Did you know that in the US today, there are about 2 million children who are homeschooled? This represents an annual increase of between 7 to 15 percent. Globally, almost 40 countries have banned homeschooling or have restrictive laws. So, what are the benefits these children are getting and are they really doing well on standardized tests such as SAT and ACT?
1. Homeschoolers do better on tests.
One study of 20,000 homeschooled children revealed that they definitely scored better at tests. This was particularly evident in those children who had been homeschooled right through to high school level. In another study, the homeschoolers in the SAT test were scoring around 67 points more than the national average.
2. They have more emotional freedom.
Being educated at home removes a lot of the stress of the normal classroom. There is no need to try to ‘fit in’ and give into peer pressure. There are no cases of bullying, drugs, being ostracised and all the other social pressures. In the book A Sense of Self: Listening to Homeschooled Adolescent Girls by Susannah Sheffer, the author has found that teenage homeschooled girls had no loss of self esteem and become happier and more emotionally mature adults.
3. There is no homework.
Because the children are more directly involved in the learning process, there is little or no homework to be done. Parents never have to struggle to help with impossible and lengthy homework.
4. They are not socially isolated.
There has been much criticism of the fact that the homeschoolers do not get to learn social skills. This is only partly true because there will be lots of opportunities for them to do extra activities with other kids. They will more than likely have plenty of friends when they do their swimming, gymnastics and piano lessons, for example. It is up to the parents not to isolate their children.
5. Flexible schedules make life easier for the whole family.
No rushing out of the house in the morning and having to meet all sorts of schedules, not to mention meetings and other commitments. The parent can decide the length of lessons and also decide when to take holidays. Many homeschooled children can enjoy educational breaks with their parents at off seasons during the year. There are loads of opportunities for field trips, museum visits and parks. This can tie in perfectly with what they are learning at home at the time.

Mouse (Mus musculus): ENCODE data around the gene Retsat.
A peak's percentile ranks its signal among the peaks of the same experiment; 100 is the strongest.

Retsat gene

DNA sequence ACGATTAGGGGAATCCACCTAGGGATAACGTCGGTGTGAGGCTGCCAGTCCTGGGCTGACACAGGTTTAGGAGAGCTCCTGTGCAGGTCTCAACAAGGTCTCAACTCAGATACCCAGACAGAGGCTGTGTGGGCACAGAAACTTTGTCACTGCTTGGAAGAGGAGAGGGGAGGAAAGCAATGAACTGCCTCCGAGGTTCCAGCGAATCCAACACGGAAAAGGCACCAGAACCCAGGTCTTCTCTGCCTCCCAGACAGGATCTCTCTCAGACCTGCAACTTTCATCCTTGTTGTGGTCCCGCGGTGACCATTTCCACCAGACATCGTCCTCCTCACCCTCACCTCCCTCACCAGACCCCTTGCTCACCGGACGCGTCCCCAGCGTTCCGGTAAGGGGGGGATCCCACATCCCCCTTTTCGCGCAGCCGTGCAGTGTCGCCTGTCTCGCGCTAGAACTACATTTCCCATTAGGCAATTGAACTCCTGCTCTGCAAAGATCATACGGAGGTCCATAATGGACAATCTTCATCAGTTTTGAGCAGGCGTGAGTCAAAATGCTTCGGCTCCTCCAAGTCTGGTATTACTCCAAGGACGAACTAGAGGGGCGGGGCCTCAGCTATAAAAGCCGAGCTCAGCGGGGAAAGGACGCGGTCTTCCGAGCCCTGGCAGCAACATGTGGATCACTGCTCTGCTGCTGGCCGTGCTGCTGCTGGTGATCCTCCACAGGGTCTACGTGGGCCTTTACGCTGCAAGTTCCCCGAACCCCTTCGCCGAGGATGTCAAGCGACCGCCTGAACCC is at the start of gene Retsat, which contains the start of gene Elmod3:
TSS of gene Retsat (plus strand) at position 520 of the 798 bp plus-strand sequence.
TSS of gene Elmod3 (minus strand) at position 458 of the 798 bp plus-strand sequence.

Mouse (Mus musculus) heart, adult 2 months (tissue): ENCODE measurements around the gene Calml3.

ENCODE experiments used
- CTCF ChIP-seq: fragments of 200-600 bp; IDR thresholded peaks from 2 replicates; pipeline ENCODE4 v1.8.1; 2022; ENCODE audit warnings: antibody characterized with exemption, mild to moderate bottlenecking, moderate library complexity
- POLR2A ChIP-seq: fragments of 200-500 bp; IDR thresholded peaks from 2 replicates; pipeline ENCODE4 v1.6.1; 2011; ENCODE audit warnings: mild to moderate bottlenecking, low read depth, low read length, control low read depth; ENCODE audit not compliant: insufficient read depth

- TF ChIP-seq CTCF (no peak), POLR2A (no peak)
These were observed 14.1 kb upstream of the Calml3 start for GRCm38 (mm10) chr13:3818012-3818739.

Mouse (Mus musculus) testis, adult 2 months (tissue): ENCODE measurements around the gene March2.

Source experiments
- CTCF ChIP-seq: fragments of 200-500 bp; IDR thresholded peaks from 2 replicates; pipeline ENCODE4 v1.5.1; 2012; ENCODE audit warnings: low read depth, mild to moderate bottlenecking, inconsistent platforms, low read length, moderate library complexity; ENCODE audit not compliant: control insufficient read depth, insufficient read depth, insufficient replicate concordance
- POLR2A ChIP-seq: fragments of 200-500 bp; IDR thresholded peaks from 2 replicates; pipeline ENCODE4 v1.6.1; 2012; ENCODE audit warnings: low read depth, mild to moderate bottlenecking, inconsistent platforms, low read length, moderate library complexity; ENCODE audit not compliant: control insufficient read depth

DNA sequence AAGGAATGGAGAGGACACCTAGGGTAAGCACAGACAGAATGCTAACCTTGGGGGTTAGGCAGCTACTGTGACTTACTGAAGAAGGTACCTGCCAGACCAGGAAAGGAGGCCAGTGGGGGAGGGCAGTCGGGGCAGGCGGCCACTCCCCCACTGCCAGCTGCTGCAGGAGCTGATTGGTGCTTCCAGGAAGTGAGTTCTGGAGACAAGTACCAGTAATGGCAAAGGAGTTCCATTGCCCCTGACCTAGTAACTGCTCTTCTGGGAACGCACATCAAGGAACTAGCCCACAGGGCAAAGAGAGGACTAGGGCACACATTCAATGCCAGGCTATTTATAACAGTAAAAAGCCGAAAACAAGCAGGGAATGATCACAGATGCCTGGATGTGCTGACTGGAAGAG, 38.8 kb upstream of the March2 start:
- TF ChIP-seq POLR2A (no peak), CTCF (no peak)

6. They can learn at their own pace and make faster progress.
John Taylor Gatto, the controversial author of Dumbing Us Down: The Hidden Curriculum of Compulsory Schooling, has criticized the public school system. He says that homeschooling avoids confusion in learning as the kids get one-on-one tutoring. The homeschoolers learn autonomy in learning and are not so emotionally and intellectually dependent as the public school kids.
7. Their special needs are catered for.
If a child has special needs, they may be labelled and treated inadequately in the school system. This could well be a hindrance and is often a social stigma. ADHD children have to suffer all sorts of prejudice and obstacles. If the child is homeschooled sensitively, his special needs are never forgotten and s/he is always the number one priority.
8. There is plenty of time for “premium” parenting.
I usually refer to homeschooling as “premium” parenting because the parent is intimately involved in the learning process. This rarely happens with public school kids. At most, they get grudging help from parents with homework, but it will never be the same quality the homeschooler gets. The parent as the teacher knows the subject well and can share fully in the joy and excitement of learning.
9. Homeschoolers may become happier and more productive adults.
Research into how homeschoolers turn out as adults was conducted by Dr. Ray in 2003. He found that 5,000 out of a group of 7,300 adults had been homeschooled for more than 7 years. They were much more active in community and social life than their public school counterparts. A much higher number also went on to higher education and they also scored higher on the happiness scale. In 1999, Stanford University accepted twice as many homeschoolers compared to publicly and privately educated students.
10. They may be more independent.
When the homeschoolers were questioned at college, they reported that they were much more independent in their approach to life and learning. They had never felt the need to follow the crowd, and this served them well. In regard to having to solve learning problems, they were much more independent in seeking out the answers themselves.